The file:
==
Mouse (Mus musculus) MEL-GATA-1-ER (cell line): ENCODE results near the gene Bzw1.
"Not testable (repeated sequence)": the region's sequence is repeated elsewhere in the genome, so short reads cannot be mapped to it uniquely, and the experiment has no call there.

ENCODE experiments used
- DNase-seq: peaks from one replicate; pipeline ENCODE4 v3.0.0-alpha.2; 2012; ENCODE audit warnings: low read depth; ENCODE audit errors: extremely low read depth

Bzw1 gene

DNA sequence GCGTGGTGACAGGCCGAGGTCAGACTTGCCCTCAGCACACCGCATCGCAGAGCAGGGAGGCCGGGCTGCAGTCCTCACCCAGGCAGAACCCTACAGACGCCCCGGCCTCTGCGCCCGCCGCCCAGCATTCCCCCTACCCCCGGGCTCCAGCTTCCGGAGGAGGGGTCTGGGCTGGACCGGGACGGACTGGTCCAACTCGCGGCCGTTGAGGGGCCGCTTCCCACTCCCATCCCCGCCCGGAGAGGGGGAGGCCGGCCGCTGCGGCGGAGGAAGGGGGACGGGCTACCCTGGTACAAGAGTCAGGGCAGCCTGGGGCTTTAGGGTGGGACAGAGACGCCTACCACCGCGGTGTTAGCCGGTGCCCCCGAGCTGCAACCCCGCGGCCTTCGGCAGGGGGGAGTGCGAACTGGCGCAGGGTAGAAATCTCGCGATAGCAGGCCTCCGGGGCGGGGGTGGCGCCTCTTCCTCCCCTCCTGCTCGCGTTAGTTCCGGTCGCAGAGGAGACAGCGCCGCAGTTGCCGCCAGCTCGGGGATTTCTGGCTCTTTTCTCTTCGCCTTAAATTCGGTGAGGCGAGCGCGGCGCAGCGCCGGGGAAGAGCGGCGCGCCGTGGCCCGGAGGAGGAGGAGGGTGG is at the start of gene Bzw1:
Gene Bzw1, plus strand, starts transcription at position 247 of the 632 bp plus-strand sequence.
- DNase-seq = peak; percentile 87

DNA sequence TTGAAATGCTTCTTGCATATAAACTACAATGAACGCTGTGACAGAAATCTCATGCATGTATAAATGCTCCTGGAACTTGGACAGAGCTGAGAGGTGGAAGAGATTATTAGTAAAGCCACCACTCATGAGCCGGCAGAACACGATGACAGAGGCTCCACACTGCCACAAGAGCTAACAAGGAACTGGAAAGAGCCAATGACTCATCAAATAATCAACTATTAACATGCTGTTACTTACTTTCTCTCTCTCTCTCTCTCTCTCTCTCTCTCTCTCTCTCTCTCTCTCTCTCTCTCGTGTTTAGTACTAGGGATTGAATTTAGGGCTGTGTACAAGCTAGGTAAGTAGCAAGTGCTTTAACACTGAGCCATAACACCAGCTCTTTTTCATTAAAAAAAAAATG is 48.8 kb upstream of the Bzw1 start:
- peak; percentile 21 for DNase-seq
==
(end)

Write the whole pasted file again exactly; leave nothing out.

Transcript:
Mouse (Mus musculus) MEL-GATA-1-ER (cell line): ENCODE results near the gene Bzw1.
"Not testable (repeated sequence)": the region's sequence is repeated elsewhere in the genome, so short reads cannot be mapped to it uniquely, and the experiment has no call there.

ENCODE experiments used
- DNase-seq: peaks from one replicate; pipeline ENCODE4 v3.0.0-alpha.2; 2012; ENCODE audit warnings: low read depth; ENCODE audit errors: extremely low read depth

Bzw1 gene

DNA sequence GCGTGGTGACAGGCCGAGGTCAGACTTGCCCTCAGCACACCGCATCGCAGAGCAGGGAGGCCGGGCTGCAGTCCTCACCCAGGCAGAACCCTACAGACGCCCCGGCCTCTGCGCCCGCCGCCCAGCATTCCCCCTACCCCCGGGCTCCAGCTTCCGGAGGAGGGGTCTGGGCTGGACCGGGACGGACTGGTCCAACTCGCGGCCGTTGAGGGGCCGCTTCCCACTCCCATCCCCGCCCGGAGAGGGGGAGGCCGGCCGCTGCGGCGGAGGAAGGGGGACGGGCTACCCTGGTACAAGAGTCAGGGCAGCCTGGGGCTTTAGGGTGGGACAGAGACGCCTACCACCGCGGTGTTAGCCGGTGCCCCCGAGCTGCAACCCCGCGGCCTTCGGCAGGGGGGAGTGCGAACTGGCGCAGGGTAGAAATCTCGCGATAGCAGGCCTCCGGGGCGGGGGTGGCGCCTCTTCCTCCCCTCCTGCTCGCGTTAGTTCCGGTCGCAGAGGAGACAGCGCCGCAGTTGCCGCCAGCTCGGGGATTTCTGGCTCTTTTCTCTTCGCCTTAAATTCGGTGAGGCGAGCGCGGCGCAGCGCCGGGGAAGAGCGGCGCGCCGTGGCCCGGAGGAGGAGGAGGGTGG is at the start of gene Bzw1:
Gene Bzw1, plus strand, starts transcription at position 247 of the 632 bp plus-strand sequence.
- DNase-seq = peak; percentile 87

DNA sequence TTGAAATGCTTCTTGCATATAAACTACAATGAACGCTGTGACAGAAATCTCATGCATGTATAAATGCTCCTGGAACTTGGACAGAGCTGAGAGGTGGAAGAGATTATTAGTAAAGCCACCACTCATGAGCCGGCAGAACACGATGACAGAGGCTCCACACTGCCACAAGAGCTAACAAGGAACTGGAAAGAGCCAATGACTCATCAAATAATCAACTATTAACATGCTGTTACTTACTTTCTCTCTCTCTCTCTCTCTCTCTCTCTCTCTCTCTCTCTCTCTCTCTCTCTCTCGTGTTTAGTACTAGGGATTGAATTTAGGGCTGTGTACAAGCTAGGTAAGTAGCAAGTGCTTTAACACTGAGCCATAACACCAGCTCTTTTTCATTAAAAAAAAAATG is 48.8 kb upstream of the Bzw1 start:
- peak; percentile 21 for DNase-seq